Criminal Justice System
People who are homeless spend more time in jail or prison than the general population due to violations of quality of life crimes, resulting from their homelessness. This is tremendously costly to taxpayers throughout the state and in cities with high instances of homelessness. Often, time served is a result of laws specifically targeting the homeless population, including regulations against loitering, sleeping in cars, and begging.
According to University of Texas’ two-year survey of homeless individuals, each person costs taxpayers $14,480 per year, primarily for overnight jail. A typical cost of a prison bed in a state or federal prison is $20,000 per year.
No one should live on our streets; homelessness is detrimental to our community, disempowers those experiencing it and affects the quality of our city life and accessibility to public space. Moreover, marginalization and isolation from our community leads to a sterile society that perpetuates the cycle of poverty.
Anyone can become homeless at any time. The 2013, U.S. Federal Reserve survey of more than 4,000 adults found that many household’s savings accounts were depleted after the Great Recession. Among those who had savings prior to 2008, 57% said they’d used up some or all of their savings in the Great Recession and its aftermath. What’s more, only 39% of respondents reported having an emergency savings account adequate to cover three months of expenses, and only 48% of respondents said that they could completely cover a hypothetical emergency expense costing $400 without selling their possessions or borrowing money.
SEPARATING FACT FROM FICTION
Myth: The cause of homelessness is drug and alcohol abuse.
False. Only 20% of people report drugs and alcohol as the cause of their homelessness. Drug and alcohol abuse are often the result of homelessness, not the cause.
Myth: Homelessness is a choice. Most homeless people choose to live on the streets.
False. According to the Homeless Census in Santa Clara County, 93% of homeless respondents want affordable housing.
The biggest barrier to housing is affordable rent.
- 68% couldn’t afford rent
- 50% had no work or income
- 38% reported no available housing
- 20% had criminal records that prevented their access to housing
Myth: Homeless people don’t need cell phones. Cell phones are a luxury.
False. Cell phones are a lifeline for people experiencing homelessness and are sometimes their only connection to family, services, housing and employment.
Myth: Homeless people move to the Bay Area because of the weather.
False. 84% of homeless individuals in Santa Clara County are native to this County. Read the full report here.
Homeless people are lazy. Why don’t they just get a job?
Homeless people spend every moment struggling to find their next meal, shower and shelter. Most homeless people experience overwhelming barriers to employment. Common barriers include criminal backgrounds, lack of internet access to reply to job opportunities, a lack of transportation to interviews and job fairs and not having access to a shower and clean clothing.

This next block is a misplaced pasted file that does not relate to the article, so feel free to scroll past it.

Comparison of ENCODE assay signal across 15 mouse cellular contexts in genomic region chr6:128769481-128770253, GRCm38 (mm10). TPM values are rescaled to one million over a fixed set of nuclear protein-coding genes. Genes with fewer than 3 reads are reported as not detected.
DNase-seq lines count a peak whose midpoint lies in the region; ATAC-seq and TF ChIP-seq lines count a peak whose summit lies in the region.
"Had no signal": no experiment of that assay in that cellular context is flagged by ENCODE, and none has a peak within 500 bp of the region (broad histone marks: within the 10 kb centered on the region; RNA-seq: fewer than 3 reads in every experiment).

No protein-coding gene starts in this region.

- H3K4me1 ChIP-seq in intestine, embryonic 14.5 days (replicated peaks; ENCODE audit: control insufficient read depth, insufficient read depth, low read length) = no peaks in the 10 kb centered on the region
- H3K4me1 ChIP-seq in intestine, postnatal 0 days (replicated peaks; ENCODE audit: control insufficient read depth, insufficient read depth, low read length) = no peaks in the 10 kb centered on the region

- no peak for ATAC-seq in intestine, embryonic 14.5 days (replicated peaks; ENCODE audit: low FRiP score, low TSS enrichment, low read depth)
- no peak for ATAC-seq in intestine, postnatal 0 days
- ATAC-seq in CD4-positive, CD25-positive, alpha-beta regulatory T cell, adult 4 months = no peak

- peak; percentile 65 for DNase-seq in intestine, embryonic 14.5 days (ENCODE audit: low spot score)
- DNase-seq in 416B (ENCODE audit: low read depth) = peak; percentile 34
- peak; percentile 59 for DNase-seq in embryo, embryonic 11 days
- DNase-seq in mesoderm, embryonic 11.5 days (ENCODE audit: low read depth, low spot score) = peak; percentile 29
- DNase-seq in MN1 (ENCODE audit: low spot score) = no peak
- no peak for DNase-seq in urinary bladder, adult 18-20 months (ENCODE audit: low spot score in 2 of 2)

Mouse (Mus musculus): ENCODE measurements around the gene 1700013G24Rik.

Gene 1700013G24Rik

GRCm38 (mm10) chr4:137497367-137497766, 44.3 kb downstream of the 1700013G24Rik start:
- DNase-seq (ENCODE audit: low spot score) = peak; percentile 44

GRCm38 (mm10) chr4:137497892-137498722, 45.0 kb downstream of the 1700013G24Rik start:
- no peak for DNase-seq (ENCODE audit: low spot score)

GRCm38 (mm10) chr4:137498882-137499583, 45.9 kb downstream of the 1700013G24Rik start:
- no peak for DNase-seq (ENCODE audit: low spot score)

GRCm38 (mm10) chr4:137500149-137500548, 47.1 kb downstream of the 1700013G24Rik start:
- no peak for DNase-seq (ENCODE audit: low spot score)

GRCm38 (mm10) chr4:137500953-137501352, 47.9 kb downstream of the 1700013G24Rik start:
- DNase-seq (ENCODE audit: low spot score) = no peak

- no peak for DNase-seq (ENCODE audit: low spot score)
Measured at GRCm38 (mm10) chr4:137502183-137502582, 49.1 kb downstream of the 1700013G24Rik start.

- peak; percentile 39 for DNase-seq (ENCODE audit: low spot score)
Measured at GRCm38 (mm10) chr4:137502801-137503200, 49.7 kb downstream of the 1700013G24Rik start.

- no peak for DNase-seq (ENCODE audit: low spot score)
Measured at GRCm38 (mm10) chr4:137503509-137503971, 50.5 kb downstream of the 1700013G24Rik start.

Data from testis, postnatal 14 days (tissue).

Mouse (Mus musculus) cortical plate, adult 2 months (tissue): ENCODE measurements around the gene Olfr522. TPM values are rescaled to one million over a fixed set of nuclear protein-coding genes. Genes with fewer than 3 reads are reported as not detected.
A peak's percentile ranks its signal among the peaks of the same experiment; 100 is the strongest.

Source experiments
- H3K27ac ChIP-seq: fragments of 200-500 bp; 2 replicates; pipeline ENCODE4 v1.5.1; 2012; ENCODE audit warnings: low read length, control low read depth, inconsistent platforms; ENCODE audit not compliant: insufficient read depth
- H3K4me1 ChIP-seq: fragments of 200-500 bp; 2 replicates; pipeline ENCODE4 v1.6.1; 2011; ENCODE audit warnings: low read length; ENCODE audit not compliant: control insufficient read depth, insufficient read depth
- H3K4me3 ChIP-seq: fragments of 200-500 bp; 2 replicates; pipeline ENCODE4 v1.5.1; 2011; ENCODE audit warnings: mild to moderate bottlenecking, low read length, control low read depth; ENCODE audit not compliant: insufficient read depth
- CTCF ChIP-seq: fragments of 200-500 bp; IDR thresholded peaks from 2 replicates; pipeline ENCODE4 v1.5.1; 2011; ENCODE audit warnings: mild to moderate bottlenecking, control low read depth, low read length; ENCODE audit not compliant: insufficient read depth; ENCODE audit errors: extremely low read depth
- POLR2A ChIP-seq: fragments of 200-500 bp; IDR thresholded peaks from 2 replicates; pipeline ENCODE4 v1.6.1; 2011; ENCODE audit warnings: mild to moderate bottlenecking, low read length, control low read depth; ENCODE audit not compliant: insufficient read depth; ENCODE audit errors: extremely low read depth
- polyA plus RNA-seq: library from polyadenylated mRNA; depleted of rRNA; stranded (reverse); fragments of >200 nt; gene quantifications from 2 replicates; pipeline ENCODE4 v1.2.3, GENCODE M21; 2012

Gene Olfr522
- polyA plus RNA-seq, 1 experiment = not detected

Should I give homeless panhandlers money?
The basis of our model sprouted from this very problem: how do we decrease panhandling? Giving panhandlers money is a personal choice, and also a temporary fix. We suggest handing them an address to a shelter, a pair of socks, or another resource. Our staff members keep general cards in their cars and pass them out to people standing on the streets. The best thing you can do is donate or volunteer your time to an organization that helps solve homelessness.
Why do they sleep on the streets, buses and in cars?
Sleeping in a shelter seems like an obvious solution to being on the street. Unfortunately, it’s not that simple. Shelters can be quite difficult to get into; usually they require lots of paperwork and all parties must comply with the program, which doesn’t always fit their needs or beliefs.
Another common barrier for homeless individuals is having a companion animal. Pets are generally not allowed in temporary housing or shelters. We can’t blame someone for turning down a shelter if their best friend, and possibly only family, isn’t allowed to come with them.
Other reasons include:
- There are not enough beds
- There are more men’s shelters than women’s
- They don’t always know where to find the closest shelter
- They have to think about whether they have the energy or the means to make the trek to the closest shelter. Choosing between spending money on bus fare versus eating is a hard, daily choice.
People who are homeless are constantly in survival mode and thinking of two things:
- Their health
- Their safety
Buses are warm during cold seasons and cool during hot seasons. Getting sick while being homeless is bad news, especially if adequate medical coverage is not available (this is the case for many homeless people). Buses are also safe, and a person may manage to get a good hour or two of sleep on a long bus line. Sleep is a necessity that’s difficult to come by when safety is top priority. Often, sleeping on the streets makes a person vulnerable to theft and abuse. Naturally, people try to stay awake at night to protect themselves and the few personal items they have. These circumstances can also extend to shelters.